Having watched President Trump last night on television, it's easy, especially if you have no greater sense of history, to think that we live in the darkest of times.
Feeling especially disheartened as to Trump refusing to denounce Nazis, I picked up a few days ago John A. Farrel's biography, "Richard Nixon: A Life."
It's a good book to read if you are the anti-Candide, and you believe these are the worst of all possible times.
When Nixon was in Congress, in the Senate, and in the White House, racism, anti-semitism, and general intolerance toward anyone or any group who were not WASPs, was the norm.
Nixon and his peers hardly even made an effort to conceal their disdain for people different from they.
People, of course, don't remember the cruel and unjust levels of bigotry and hatred in this country. They don't know that virtually every public housing project in the United States was officially segregated, and that it was virtually impossible for a black family, no matter how affluent to get a government-backed mortgage.
People also don't remember the level of violence in this country. In the decade of the 1930s, there were over 300 lynchings in the US (download Billie Holiday's "Strange Fruit" sometime.) And they don't remember that in one 18-month period between 1969 and 1970, 370 terrorist bombs were detonated in the US.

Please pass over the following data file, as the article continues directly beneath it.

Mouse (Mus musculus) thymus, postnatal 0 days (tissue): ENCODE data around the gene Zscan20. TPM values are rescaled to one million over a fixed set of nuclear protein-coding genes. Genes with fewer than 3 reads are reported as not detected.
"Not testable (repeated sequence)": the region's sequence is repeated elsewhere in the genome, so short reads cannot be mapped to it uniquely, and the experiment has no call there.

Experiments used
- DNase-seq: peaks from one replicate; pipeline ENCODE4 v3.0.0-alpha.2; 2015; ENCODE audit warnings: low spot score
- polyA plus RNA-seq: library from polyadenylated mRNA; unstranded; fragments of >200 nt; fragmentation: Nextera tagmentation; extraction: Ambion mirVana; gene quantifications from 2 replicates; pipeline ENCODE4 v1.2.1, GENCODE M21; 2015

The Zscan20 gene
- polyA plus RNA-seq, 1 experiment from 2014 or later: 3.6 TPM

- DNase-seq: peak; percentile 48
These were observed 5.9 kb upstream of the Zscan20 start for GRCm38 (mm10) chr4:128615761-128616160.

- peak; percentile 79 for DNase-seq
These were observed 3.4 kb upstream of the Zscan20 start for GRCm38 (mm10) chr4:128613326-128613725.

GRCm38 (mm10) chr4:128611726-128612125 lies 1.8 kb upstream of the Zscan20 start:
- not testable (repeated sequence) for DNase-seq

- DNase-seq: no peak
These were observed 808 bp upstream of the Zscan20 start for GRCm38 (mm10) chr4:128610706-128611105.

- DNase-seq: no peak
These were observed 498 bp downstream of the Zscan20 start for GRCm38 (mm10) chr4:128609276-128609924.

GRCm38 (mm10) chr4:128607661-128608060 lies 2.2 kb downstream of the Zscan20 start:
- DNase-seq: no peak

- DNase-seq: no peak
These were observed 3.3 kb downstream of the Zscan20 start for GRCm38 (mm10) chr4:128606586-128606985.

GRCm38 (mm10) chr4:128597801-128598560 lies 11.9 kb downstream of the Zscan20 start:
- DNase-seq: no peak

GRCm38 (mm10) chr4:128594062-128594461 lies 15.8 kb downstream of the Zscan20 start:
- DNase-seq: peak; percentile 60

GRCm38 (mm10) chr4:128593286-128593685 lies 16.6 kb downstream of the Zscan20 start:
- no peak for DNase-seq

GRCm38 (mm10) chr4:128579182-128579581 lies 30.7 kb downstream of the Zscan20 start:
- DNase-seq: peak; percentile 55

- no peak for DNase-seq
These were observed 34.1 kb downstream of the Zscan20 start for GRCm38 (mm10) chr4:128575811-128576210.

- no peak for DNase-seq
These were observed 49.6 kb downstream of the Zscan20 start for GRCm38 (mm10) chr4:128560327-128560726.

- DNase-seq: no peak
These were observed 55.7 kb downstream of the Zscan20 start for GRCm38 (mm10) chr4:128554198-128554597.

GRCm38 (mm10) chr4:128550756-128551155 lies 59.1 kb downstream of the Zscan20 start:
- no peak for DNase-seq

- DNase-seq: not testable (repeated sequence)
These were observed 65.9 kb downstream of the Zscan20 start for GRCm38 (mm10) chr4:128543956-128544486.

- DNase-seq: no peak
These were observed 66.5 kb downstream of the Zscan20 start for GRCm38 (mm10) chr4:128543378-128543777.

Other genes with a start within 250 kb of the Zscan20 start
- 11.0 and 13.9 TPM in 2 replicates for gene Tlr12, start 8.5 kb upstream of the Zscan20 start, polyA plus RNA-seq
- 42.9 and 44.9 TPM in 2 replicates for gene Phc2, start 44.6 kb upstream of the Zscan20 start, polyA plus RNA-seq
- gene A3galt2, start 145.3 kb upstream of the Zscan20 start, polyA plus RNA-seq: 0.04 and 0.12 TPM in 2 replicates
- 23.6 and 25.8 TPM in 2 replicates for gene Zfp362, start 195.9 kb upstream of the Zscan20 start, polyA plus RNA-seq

None of this is to apologize for our current feckless state of affairs, or for our Troglodyte in Chief.
Never have we had a such an incompetent in the Oval Office, including Ronald Reagan and Warren Harding.
But as bad as things are, we will not only endure. We will survive.
As my oldest and wisest friend, Fred, wrote to me not long ago, The world has endured far greater atrocities than Donald Trump. The world has endured famine, war, holocaust... the list goes on. And yet you and I showed up on the other side and have lived bountiful, productive lives. Enduring Trump is one of the world's easier challenges. Maddening, indeed. But we'll come out on the other side, and we'll realize, that compared to what others have endured -- this was a cake walk."